Image: Artist Christopher Janney
Stephan Savoia  /  AP
Artist Christopher Janney stands under the green and magenta tinted window panes of the Terminal C parking garage at Logan International Airport in Boston. Janney designed one of America's largest interactive public art projects, of which the window panes are an aspect.
updated 4/24/2007 12:54:37 PM ET 2007-04-24T16:54:37

Karen Finkelman tilted her head to one side to listen to the relaxing sounds of crickets chirping, frogs croaking and a fog horn blowing in the distance.

She could have been in the woods of New Hampshire or on the shore of Cape Cod. But there wasn't a forest, ocean or lily pad in sight.

"It's a nice sound to hear in a stressful airport when you are very stressed out," Finkelman, a 34-year-old mother of three, said after arriving at Boston's Logan International Airport from Orlando, Fla. "It is just a nice, nature's sound."

That was indeed the intent behind the artwork of Christopher Janney, an architect and avid jazz musician who created the piece that includes colored glass walls on two parking garages and natural sounds from different parts of New England. The exhibit, covering eight stories, is touted as one of the nation's largest public art installations.

The two-piece "Rainbow Cove" installation cost about $300,000 and is part of a $205 million Central Garage expansion project. It will be formally inaugurated on Tuesday, Massachusetts Port Authority spokesman Richard Walsh said.

Massport selected the light-and-sound artwork from proposals submitted by about 50 artists. Officials worked closely with Janney on key aspects of the maintenance-free artwork, including ensuring that it corresponds with color codes of the two terminals in which it is installed, Walsh said.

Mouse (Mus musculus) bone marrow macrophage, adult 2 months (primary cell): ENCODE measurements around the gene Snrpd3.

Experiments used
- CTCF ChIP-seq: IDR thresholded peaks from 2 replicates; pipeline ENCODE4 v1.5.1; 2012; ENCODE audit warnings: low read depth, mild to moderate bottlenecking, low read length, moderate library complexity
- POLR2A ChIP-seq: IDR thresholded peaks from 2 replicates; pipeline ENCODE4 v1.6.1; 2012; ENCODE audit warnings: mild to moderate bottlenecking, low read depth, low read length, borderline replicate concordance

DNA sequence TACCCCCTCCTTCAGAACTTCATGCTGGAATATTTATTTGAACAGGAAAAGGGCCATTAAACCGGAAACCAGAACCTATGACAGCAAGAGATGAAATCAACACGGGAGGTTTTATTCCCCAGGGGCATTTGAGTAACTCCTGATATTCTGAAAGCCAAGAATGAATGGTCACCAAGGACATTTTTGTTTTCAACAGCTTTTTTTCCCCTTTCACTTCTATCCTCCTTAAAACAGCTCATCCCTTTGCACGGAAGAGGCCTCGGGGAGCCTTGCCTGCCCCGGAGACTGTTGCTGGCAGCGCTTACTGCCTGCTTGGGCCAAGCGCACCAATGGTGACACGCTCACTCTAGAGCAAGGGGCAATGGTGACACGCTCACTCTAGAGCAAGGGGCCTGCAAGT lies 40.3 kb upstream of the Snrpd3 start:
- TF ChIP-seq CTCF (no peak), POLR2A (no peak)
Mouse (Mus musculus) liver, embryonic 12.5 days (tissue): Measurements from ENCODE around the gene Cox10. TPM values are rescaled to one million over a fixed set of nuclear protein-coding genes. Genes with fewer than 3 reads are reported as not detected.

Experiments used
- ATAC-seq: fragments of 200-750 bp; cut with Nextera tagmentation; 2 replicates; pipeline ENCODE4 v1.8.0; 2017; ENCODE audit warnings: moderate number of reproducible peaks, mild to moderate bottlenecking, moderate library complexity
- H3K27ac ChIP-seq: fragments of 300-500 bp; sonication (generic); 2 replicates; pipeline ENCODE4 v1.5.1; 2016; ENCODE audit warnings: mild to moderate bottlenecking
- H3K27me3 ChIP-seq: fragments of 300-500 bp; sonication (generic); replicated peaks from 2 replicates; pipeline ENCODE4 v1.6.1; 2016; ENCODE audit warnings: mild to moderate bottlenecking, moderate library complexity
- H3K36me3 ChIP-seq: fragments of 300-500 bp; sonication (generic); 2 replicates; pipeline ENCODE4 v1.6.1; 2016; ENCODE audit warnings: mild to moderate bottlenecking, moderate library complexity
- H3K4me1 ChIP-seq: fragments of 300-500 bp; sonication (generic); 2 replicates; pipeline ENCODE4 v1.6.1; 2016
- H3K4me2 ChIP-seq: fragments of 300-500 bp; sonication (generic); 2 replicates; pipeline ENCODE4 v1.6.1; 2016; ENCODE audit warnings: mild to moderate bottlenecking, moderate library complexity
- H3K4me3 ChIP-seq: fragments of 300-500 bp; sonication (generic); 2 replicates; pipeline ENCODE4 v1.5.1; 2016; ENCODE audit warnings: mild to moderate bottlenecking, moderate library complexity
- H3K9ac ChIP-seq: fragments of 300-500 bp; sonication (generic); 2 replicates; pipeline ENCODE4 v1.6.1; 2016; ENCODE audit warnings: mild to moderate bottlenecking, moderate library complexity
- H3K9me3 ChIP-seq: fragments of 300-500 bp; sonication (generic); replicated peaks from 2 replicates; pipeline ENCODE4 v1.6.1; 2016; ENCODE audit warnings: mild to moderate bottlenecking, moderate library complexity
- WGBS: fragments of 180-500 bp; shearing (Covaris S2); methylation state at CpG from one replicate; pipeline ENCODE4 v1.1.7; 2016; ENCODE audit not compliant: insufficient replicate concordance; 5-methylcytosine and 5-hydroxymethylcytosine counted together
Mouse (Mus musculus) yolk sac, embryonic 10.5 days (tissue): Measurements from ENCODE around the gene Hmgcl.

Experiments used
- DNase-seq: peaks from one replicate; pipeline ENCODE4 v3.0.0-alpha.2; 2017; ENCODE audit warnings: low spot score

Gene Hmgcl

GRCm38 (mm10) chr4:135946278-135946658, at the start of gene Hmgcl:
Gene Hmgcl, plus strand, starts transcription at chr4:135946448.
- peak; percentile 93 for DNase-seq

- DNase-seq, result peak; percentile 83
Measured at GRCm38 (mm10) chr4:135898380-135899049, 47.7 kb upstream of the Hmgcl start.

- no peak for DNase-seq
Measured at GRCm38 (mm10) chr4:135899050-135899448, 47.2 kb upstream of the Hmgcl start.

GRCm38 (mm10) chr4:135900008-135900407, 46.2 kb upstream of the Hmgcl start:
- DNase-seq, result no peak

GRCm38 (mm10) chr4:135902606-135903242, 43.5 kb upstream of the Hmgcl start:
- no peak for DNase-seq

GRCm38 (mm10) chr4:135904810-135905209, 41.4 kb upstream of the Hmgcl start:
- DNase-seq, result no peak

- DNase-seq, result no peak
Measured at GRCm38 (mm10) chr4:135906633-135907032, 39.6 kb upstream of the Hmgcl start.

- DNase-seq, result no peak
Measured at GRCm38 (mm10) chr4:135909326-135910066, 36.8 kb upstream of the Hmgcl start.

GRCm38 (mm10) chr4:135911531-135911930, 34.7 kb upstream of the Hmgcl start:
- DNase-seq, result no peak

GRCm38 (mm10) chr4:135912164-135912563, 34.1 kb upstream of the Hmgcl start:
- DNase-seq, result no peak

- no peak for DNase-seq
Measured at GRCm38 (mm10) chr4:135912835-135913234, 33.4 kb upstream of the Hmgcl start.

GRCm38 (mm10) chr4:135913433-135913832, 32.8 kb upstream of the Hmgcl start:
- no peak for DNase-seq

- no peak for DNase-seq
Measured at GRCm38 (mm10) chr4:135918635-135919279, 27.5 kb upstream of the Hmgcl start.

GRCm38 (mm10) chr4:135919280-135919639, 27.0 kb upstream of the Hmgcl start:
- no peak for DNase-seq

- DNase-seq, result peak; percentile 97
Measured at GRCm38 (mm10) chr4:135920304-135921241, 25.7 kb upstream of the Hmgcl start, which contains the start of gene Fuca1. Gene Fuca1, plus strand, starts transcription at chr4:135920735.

"The airport can be a tough place — a lot of people, flights can be delayed, flights can be canceled," said Janney, a prolific public space artist. "My interest is try to create an interesting, stimulating, alternative experience."

The creation also seeks to soften the concrete-and-steel feel of the airport and make the place more enjoyable to passengers and others, said Janney, an architect trained at Princeton University and the Massachusetts Institute of Technology.

The project is part of Artport, which seeks to incorporate quality visual art into Massport properties.

"As the sounds go, I really wanted to make sound images. We hear all these crickets now. It is like an evening through the woods in New Hampshire," Janney said as travelers walked past a glass wall ranging in color from blue-green to yellow-green.

Janney said designing and writing the software that controls sounds in the interactive piece was the hardest part of creating the project, whose interactive concept extends to elevators.

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A melodic sound rings out when passengers press a button to summon an elevator. Sounds from the natural environment are piped inside the car as it travels or when the doors open and close.

"There are 38 speakers in here, there is a different sound coming out of each speaker," said Janney, 57, a visiting professor at New York's Cooper Union for the Advancement of Science and Art. "That's why you get this sort of mix — you don't hear the sound really flat."

His creative use of sound, light and interactive technology has produced remarkable pieces on display in public and private space in Europe and America.

One of his best known creations, "Reach: New York," is in a New York City subway station at 34th Street and Herald Square. The piece consists of horizontal columns of green aluminum tubing hanging along each platform with sensors along the length.

Commuters waving a hand in front of a sensor interrupt a beam of light and activate the piece, producing the sound of flutes, marimbas and environmental noises from Florida's Everglades and Brazilian forests on the opposite platform.

Massport Aviation Director Edward C. Freni is happy with the installation.

"If you spent any time at the Janney exhibit, I think you will agree he reveals the hidden music in the architecture and it's really the sounds of New England," Freni said. "It's a beautiful exhibit."

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